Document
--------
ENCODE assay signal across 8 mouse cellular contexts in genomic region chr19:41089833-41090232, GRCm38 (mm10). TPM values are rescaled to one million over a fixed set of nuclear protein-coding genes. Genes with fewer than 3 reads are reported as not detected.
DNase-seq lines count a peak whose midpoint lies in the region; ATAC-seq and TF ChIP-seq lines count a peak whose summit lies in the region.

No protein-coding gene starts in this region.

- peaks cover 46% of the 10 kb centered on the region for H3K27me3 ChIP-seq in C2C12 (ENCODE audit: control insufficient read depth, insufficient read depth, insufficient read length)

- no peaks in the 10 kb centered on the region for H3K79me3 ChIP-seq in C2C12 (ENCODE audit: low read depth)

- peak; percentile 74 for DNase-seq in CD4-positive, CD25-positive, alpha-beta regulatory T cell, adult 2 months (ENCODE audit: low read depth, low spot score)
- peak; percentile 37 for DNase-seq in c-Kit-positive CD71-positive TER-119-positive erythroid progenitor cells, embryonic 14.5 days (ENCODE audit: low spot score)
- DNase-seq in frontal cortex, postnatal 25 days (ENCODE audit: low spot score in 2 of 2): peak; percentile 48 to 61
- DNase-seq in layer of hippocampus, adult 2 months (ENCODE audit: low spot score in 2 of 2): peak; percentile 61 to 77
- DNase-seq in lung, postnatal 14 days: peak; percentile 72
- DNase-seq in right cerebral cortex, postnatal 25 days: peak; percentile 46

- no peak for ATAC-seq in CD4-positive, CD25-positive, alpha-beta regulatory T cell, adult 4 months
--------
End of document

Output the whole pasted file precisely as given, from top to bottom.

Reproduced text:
ENCODE assay signal across 8 mouse cellular contexts in genomic region chr19:41089833-41090232, GRCm38 (mm10). TPM values are rescaled to one million over a fixed set of nuclear protein-coding genes. Genes with fewer than 3 reads are reported as not detected.
DNase-seq lines count a peak whose midpoint lies in the region; ATAC-seq and TF ChIP-seq lines count a peak whose summit lies in the region.

No protein-coding gene starts in this region.

- peaks cover 46% of the 10 kb centered on the region for H3K27me3 ChIP-seq in C2C12 (ENCODE audit: control insufficient read depth, insufficient read depth, insufficient read length)

- no peaks in the 10 kb centered on the region for H3K79me3 ChIP-seq in C2C12 (ENCODE audit: low read depth)

- peak; percentile 74 for DNase-seq in CD4-positive, CD25-positive, alpha-beta regulatory T cell, adult 2 months (ENCODE audit: low read depth, low spot score)
- peak; percentile 37 for DNase-seq in c-Kit-positive CD71-positive TER-119-positive erythroid progenitor cells, embryonic 14.5 days (ENCODE audit: low spot score)
- DNase-seq in frontal cortex, postnatal 25 days (ENCODE audit: low spot score in 2 of 2): peak; percentile 48 to 61
- DNase-seq in layer of hippocampus, adult 2 months (ENCODE audit: low spot score in 2 of 2): peak; percentile 61 to 77
- DNase-seq in lung, postnatal 14 days: peak; percentile 72
- DNase-seq in right cerebral cortex, postnatal 25 days: peak; percentile 46

- no peak for ATAC-seq in CD4-positive, CD25-positive, alpha-beta regulatory T cell, adult 4 months